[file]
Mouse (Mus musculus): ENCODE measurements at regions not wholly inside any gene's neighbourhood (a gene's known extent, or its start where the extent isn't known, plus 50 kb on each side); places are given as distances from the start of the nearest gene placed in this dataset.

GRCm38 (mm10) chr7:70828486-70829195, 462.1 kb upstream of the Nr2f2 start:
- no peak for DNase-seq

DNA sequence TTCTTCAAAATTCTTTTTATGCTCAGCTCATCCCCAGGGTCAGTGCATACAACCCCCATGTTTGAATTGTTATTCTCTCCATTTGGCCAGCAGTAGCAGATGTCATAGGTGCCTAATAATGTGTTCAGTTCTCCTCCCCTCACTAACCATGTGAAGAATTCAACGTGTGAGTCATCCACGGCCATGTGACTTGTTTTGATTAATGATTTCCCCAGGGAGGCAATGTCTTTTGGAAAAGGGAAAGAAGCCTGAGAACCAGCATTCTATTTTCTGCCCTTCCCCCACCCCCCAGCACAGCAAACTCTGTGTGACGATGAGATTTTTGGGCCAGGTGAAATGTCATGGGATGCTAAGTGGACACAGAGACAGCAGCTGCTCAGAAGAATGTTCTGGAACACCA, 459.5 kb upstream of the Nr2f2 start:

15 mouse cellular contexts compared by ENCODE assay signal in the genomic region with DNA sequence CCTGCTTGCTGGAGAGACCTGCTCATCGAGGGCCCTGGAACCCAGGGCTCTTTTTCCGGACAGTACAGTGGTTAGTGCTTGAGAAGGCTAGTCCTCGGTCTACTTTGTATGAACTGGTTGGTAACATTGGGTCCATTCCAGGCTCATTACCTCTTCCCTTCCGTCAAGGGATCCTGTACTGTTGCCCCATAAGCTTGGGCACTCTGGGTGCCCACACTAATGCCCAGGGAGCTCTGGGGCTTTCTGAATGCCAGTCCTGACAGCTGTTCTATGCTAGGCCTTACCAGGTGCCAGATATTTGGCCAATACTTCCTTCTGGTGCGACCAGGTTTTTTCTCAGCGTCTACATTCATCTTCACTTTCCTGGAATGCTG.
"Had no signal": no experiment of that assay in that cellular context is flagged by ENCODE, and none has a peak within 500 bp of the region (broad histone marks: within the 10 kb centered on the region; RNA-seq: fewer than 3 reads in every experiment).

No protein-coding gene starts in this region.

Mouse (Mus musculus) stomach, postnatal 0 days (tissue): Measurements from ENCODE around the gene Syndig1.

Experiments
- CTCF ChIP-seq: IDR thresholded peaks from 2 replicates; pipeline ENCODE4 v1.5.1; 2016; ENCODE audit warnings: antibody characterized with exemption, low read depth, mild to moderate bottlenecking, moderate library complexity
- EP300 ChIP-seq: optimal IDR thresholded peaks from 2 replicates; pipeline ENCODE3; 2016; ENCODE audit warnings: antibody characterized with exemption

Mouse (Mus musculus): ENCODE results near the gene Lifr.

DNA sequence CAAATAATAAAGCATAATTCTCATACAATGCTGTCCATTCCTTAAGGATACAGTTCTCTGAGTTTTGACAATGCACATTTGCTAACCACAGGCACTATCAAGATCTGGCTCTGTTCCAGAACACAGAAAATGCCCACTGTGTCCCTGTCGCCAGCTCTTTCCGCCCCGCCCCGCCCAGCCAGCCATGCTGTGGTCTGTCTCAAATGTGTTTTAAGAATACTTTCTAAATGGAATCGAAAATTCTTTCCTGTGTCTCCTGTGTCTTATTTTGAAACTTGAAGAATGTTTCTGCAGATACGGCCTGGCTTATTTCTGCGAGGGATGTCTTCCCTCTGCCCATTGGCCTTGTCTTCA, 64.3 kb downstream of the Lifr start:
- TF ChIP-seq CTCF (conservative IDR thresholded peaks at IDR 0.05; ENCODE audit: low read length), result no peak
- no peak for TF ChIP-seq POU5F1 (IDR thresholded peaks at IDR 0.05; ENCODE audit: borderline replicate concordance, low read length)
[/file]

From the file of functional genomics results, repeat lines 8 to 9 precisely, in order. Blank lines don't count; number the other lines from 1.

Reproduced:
Mouse (Mus musculus) stomach, postnatal 0 days (tissue): Measurements from ENCODE around the gene Syndig1.

Experiments